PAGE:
Hi, my name is Barbara and I’m an alcoholic. Actually that’s not true anymore. In Jeremiah 29:11, God says, For I know the thoughts I think towards you, says the Lord, thoughts of peace and not of evil, to give you a future and a hope. And that’s exactly what God has done for me.
As a child I had “things” put on me, ingrained in me that no child deserves. They form your thinking, feelings, and your very existence in a negative way through childhood and into adulthood. You and your life become something God never intended. You can go through your whole life carrying, believing, and living those lies.
My mother died when she was 70 and as I approached 70, I thought I probably would too. Well, I made it to 70 and beyond. And being in my 70’s made me realize that I’ve lived a lot of life in a lot of places with a lot of people and that I’ve met and I’ve experienced all kinds of trials and triumphs. Whether it was some sort of drama or adult fear: marriage, divorce, parenting, unemployment, illness, or moving from one location to another. Yet I can’t think of one time when I turned to God that He wasn’t there, loving, faithful, my constant Rock. Always guiding even when I drifted, He’s been there.
I was in my 20’s the first time I married; I entered a very difficult and troubled marriage. I turned to alcohol as a solution and means of escape – especially after the birth of my son which created additional responsibilities and stress.
Up until my 30’s, I didn’t know or think much about Jesus or God but considered myself a good person and a Christian because I went to church. I was in denial about my drinking until my son was around 4½. I was giving him a bath, happened to be sober, noticed he had some bruises, and asked him what happened. He looked at me and innocently said, “you did this mommy.” I had no idea how or why or when this happened. But it was then that I came face-to-face with myself and knew I had a problem. Yet, I was too proud for AA or any other help. I convinced myself that I’m a good person, I go to church, and I’m not that bad.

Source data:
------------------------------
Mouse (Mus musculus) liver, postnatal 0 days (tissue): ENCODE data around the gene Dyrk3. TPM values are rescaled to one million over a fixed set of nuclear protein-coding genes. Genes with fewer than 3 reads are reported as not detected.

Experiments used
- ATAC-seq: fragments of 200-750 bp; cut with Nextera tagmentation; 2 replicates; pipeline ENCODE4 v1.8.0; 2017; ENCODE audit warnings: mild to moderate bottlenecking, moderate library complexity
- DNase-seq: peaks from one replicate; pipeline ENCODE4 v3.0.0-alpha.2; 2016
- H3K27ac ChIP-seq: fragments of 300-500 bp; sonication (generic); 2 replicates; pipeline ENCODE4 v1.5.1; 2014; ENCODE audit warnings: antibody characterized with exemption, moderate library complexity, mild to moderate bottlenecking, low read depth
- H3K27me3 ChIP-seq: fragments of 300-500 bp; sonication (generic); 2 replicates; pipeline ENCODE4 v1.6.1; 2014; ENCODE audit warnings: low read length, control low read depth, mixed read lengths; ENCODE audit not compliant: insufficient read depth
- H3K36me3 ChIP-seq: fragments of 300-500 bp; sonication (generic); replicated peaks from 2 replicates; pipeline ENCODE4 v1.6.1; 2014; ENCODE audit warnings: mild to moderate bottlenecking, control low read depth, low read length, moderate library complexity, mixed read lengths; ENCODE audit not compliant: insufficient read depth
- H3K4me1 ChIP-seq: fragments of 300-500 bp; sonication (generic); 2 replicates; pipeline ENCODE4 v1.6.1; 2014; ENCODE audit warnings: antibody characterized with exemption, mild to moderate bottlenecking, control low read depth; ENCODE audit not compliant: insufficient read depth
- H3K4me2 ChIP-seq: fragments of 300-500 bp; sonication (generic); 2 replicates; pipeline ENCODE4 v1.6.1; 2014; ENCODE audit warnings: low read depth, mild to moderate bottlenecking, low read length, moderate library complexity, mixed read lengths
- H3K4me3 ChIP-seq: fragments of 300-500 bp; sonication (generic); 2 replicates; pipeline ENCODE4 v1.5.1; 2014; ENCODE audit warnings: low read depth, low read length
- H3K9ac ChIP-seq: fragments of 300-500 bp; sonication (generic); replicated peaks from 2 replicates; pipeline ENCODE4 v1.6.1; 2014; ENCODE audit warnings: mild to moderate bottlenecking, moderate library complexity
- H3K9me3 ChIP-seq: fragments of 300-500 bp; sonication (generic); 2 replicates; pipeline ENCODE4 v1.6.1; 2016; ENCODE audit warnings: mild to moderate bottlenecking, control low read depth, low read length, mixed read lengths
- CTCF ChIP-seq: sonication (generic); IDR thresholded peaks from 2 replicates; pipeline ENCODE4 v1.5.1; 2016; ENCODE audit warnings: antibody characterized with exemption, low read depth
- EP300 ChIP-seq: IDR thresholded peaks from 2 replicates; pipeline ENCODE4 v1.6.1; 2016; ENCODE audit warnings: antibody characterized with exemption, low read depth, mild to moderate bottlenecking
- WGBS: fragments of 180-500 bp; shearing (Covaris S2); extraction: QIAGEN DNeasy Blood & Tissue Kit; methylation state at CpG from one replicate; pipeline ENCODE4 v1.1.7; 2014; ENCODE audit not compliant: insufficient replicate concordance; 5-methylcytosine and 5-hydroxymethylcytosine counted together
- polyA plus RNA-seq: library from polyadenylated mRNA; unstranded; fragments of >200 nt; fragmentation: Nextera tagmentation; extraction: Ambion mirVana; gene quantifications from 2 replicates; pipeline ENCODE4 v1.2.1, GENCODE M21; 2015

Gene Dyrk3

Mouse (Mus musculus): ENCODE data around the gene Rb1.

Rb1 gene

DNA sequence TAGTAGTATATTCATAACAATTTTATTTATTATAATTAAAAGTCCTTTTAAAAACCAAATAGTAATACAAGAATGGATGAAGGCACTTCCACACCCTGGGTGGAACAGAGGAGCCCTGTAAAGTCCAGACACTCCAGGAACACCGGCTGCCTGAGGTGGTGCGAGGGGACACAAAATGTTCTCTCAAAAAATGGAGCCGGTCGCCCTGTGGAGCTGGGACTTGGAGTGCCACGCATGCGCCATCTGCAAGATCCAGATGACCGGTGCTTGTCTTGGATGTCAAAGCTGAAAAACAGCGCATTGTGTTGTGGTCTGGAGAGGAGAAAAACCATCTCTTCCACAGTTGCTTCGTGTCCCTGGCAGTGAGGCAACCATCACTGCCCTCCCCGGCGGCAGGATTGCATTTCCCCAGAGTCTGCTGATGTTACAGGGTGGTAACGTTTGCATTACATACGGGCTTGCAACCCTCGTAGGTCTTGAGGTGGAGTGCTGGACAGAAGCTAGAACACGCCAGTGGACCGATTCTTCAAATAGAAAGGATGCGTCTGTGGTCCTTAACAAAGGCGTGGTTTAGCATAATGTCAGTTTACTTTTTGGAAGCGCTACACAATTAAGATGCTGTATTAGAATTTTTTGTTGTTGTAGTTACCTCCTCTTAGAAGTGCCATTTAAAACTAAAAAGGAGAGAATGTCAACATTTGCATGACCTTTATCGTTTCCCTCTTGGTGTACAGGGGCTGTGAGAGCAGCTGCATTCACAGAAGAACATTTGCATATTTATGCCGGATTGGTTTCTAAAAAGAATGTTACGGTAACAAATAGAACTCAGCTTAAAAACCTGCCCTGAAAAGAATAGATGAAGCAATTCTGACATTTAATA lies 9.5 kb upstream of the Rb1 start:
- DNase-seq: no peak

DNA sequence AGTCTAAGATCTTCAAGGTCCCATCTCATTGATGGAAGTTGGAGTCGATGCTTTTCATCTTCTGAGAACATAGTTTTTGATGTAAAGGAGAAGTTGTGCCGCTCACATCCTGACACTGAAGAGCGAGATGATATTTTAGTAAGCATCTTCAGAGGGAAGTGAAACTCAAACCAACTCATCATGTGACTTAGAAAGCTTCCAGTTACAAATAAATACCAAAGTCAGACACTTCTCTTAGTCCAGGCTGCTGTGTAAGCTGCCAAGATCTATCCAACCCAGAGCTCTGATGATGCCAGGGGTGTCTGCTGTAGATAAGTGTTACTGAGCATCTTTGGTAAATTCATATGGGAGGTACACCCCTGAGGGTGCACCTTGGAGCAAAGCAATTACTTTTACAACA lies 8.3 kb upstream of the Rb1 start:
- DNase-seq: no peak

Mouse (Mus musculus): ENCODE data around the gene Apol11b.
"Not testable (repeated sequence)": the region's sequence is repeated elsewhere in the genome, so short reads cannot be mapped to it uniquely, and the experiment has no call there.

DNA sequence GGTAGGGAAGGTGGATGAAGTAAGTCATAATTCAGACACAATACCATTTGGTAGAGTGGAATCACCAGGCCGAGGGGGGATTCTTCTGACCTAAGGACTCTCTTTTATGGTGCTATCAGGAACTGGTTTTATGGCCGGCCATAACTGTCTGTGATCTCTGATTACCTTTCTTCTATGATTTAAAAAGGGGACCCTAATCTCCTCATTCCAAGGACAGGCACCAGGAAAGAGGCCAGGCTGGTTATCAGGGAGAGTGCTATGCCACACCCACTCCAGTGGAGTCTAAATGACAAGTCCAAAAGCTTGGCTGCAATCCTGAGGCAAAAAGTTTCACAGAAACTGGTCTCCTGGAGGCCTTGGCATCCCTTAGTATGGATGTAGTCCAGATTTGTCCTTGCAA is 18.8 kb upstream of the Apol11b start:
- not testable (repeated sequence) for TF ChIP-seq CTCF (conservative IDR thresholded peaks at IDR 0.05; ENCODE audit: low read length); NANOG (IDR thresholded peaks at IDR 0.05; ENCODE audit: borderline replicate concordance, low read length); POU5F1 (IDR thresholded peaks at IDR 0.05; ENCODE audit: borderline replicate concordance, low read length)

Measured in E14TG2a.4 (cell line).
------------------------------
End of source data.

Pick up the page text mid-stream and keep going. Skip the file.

Sometime after that a neighbor asked if I wanted to take tennis lessons with her. I saw this as a possible solution to my drinking problem so I said yes. After a few lessons, she dropped out but I continued. That’s when I met Kathy who eventually became my tennis partner. We had several things in common: we lived in the same neighborhood, she had two small boys, and we were both stay-at-home moms. When playing tennis with her, my speech was unfiltered, crude. I didn’t care and yet she never said anything. She was always willing to meet to play tennis and over time I found her presence to be comforting. I looked forward to being with her and saw her as a strong, confident woman, definitely nothing like myself.
This particular morning that we met for tennis, she was very upset and started crying. I asked what was wrong; and she shared a personal ongoing situation at home that had come to a head that morning. But, Kathy told me she knew that as a Christ follower, a committed Christian, God was with her and would help her. As I continued to listen I felt comfortable enough to share with her my heart and struggle with alcohol, thinking I’m a Christian and God will help me. But I realized for me “Christian” was just a word and, unless there was something more to it, it was only just a word. I wasn’t a Christ follower, knowing nothing about God the way she did. She had something I didn’t. She told me I need to talk to God and tell Him what I told her. Come now, let us reason together, says the Lord: though your sins are like scarlet, they shall be as white as snow … Isaiah 1:18.
When I got home that morning (June 28, 1978), I fell to my knees in tears and poured my heart and guts out to God. I cried out, “I don’t understand or know what Kathy has, but I want it.” Instantly, God answered my prayer and a heaviness was lifted from me and for the first time in my life I felt as if I could really breathe! Then, I shortly discovered that my need for alcohol was completely gone. Excited, I called Kathy and told her what had happened. She said I should get a Bible and come to church with her. I bought a Bible for $3.95 – after all, I didn’t want to spend a lot of money or get too involved with something I knew nothing about.
I started attending a local church and learning about what it meant to be a Christ follower and a committed Christian. As I grew in my understanding of Scripture, I also learned that I needed to be baptized in obedience to Christ, if I was going to follow Him. Since that day in 1978, God has most graciously allowed me to serve Him in various ways, hospitality, counseling, and teaching ladies about the Bible – even make a “joyful noise” through singing.
I have read, reread, and studied the Bible to learn about who and what I knew nothing about. And my prayer is that as long as God gives me breath in my 70’s or beyond, that through the power of the Holy Spirit, I never stop loving, learning about, and serving Him because of what Christ has done for me.
Then you will call upon me and come and pray to me, and I will hear you. You will seek me and find me, when you seek me with all your heart. Jeremiah 29:12-13
Barbara Darnall-Hottle is a member of Cedar Crest Bible Fellowship Church, Allentown, PA.